“These days, we get a steady drumbeat of reminders about the yawning gender gap at the top of many of this country’s institutions: Fewer than five percent of the CEOs of companies in the S&P 500 are women. In the current U.S. Congress, women hold just 20 Senate seats and 84 in the House of Representatives. Just six states have female governors, only 26 percent of colleges and universities are headed by women, and just 18 percent of the largest nonprofit organizations have female chief executives. Those statistics and many more are collected in a new report released Wednesday by the American Association of University Women, which examines everything from why women continue to be underrepresented in leadership positions to how our unconscious biases shape the problem…While the report offers little in the way of new explanations or solutions, it’s worth noting for its efforts to call out not just the leadership gap between men and women, but between white women and minority women at the top. ‘A lot of the leadership research is about all women,’ says Catherine Hill, AAUW’s vice president of research. ‘I think the stories about black and Hispanic women and other minorities get shadowed.’ For instance, when reporting on public school superintendent figures, the report notes that in 2014, white women made up 18 percent of superintendents, black women made up one percent, and women of other races and ethnicities combined made up another one percent. It cites the 2015 Forbes’ billionaires list, showing that while only 46 of the 400 richest people in the United States last year were women, just one of those was a woman of color.”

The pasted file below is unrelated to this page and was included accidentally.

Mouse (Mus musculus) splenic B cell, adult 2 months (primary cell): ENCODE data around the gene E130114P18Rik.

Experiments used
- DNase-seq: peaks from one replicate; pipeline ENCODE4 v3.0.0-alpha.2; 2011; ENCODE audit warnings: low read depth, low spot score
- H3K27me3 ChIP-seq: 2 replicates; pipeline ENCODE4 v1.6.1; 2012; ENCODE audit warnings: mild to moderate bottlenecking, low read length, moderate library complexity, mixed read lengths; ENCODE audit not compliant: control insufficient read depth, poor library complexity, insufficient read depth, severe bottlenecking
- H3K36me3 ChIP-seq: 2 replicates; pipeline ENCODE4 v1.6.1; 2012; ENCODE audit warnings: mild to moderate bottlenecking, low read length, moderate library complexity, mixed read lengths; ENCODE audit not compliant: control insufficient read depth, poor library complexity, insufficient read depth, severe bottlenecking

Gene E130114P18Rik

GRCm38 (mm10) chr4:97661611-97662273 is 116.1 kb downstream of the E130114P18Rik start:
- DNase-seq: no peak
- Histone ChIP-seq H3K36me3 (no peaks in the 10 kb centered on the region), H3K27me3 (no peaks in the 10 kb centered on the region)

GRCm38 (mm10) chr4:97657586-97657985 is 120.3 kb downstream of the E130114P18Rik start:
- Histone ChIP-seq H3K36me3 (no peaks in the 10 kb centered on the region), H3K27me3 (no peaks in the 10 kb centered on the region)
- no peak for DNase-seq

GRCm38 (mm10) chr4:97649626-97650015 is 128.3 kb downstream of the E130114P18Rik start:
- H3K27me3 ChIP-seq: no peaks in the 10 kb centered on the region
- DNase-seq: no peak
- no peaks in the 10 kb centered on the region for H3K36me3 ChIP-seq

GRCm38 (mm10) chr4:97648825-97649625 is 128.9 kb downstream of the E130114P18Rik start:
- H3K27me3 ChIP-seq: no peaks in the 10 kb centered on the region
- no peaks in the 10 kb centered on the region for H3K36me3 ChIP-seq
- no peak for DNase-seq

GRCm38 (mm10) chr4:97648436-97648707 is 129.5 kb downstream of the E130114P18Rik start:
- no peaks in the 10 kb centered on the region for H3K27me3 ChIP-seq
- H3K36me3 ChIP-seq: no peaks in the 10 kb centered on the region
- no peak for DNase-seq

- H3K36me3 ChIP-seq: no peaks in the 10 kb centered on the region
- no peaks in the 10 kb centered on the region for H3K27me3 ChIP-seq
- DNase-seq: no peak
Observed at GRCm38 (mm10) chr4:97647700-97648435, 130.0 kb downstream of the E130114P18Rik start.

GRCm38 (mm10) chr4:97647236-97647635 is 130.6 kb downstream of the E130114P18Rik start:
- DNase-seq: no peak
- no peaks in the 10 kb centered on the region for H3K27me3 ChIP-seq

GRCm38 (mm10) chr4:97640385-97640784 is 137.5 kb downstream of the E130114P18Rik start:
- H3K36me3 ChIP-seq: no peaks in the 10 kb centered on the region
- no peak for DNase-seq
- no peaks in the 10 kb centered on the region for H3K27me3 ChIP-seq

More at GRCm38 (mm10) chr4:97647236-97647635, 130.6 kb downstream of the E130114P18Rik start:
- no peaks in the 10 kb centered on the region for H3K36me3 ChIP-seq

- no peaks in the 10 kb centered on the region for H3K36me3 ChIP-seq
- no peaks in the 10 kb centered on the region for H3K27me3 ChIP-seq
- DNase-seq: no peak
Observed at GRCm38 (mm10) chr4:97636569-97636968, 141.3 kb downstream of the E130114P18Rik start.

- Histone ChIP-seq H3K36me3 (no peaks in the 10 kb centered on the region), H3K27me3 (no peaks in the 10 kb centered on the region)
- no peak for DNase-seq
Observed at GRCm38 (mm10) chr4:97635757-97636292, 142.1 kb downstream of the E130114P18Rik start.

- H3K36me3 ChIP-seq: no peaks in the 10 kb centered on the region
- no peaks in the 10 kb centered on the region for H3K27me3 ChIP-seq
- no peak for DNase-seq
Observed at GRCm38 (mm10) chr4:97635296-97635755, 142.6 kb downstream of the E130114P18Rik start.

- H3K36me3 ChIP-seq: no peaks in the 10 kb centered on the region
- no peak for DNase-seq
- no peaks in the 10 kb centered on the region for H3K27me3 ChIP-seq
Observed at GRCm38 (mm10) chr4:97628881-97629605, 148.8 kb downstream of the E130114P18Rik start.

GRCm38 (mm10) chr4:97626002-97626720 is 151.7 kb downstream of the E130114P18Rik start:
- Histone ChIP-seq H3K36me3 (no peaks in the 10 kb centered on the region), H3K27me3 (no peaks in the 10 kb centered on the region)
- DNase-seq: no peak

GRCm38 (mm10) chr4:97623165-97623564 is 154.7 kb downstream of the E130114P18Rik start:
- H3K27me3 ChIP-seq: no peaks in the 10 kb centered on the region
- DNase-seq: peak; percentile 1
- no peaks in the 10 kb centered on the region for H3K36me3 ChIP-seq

Source: Jena McGregor. “This Staggering Chart Shows How Few Minority Women Hold Executive Positions.” Washington Post. March 30, 2016. 


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